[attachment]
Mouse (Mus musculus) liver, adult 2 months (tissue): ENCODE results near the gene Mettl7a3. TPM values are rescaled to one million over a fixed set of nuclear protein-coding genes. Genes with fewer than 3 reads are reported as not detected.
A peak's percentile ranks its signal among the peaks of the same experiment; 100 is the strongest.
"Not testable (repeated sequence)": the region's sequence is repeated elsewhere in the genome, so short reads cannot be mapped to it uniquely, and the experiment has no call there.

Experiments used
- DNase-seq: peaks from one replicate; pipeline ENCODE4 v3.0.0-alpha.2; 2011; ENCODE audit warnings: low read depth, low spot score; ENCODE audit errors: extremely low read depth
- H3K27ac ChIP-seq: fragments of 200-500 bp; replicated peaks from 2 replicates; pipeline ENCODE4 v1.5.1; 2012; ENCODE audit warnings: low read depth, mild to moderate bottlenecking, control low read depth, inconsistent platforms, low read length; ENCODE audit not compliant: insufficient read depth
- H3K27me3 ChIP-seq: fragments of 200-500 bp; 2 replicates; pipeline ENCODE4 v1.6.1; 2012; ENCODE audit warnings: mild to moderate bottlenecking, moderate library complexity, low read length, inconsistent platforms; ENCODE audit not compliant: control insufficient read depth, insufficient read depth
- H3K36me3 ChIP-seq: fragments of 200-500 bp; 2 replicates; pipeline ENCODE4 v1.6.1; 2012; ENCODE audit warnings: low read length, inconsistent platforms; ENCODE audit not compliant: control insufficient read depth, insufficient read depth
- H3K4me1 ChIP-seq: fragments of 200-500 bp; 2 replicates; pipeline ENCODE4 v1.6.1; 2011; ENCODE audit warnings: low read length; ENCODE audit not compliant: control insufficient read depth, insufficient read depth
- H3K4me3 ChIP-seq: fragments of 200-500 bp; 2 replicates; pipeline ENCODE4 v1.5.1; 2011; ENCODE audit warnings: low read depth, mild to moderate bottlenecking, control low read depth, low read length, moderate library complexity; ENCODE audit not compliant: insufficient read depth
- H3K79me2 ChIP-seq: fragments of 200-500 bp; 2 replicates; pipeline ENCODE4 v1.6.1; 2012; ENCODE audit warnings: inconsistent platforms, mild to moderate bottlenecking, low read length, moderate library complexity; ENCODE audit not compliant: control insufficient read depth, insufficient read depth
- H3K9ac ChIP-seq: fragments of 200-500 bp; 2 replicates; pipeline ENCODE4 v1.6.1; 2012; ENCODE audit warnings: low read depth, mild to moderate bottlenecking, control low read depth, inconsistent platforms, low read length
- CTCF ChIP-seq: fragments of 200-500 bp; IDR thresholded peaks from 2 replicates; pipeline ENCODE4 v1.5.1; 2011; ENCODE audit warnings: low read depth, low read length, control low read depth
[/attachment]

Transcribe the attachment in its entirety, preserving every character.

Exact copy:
Mouse (Mus musculus) liver, adult 2 months (tissue): ENCODE results near the gene Mettl7a3. TPM values are rescaled to one million over a fixed set of nuclear protein-coding genes. Genes with fewer than 3 reads are reported as not detected.
A peak's percentile ranks its signal among the peaks of the same experiment; 100 is the strongest.
"Not testable (repeated sequence)": the region's sequence is repeated elsewhere in the genome, so short reads cannot be mapped to it uniquely, and the experiment has no call there.

Experiments used
- DNase-seq: peaks from one replicate; pipeline ENCODE4 v3.0.0-alpha.2; 2011; ENCODE audit warnings: low read depth, low spot score; ENCODE audit errors: extremely low read depth
- H3K27ac ChIP-seq: fragments of 200-500 bp; replicated peaks from 2 replicates; pipeline ENCODE4 v1.5.1; 2012; ENCODE audit warnings: low read depth, mild to moderate bottlenecking, control low read depth, inconsistent platforms, low read length; ENCODE audit not compliant: insufficient read depth
- H3K27me3 ChIP-seq: fragments of 200-500 bp; 2 replicates; pipeline ENCODE4 v1.6.1; 2012; ENCODE audit warnings: mild to moderate bottlenecking, moderate library complexity, low read length, inconsistent platforms; ENCODE audit not compliant: control insufficient read depth, insufficient read depth
- H3K36me3 ChIP-seq: fragments of 200-500 bp; 2 replicates; pipeline ENCODE4 v1.6.1; 2012; ENCODE audit warnings: low read length, inconsistent platforms; ENCODE audit not compliant: control insufficient read depth, insufficient read depth
- H3K4me1 ChIP-seq: fragments of 200-500 bp; 2 replicates; pipeline ENCODE4 v1.6.1; 2011; ENCODE audit warnings: low read length; ENCODE audit not compliant: control insufficient read depth, insufficient read depth
- H3K4me3 ChIP-seq: fragments of 200-500 bp; 2 replicates; pipeline ENCODE4 v1.5.1; 2011; ENCODE audit warnings: low read depth, mild to moderate bottlenecking, control low read depth, low read length, moderate library complexity; ENCODE audit not compliant: insufficient read depth
- H3K79me2 ChIP-seq: fragments of 200-500 bp; 2 replicates; pipeline ENCODE4 v1.6.1; 2012; ENCODE audit warnings: inconsistent platforms, mild to moderate bottlenecking, low read length, moderate library complexity; ENCODE audit not compliant: control insufficient read depth, insufficient read depth
- H3K9ac ChIP-seq: fragments of 200-500 bp; 2 replicates; pipeline ENCODE4 v1.6.1; 2012; ENCODE audit warnings: low read depth, mild to moderate bottlenecking, control low read depth, inconsistent platforms, low read length
- CTCF ChIP-seq: fragments of 200-500 bp; IDR thresholded peaks from 2 replicates; pipeline ENCODE4 v1.5.1; 2011; ENCODE audit warnings: low read depth, low read length, control low read depth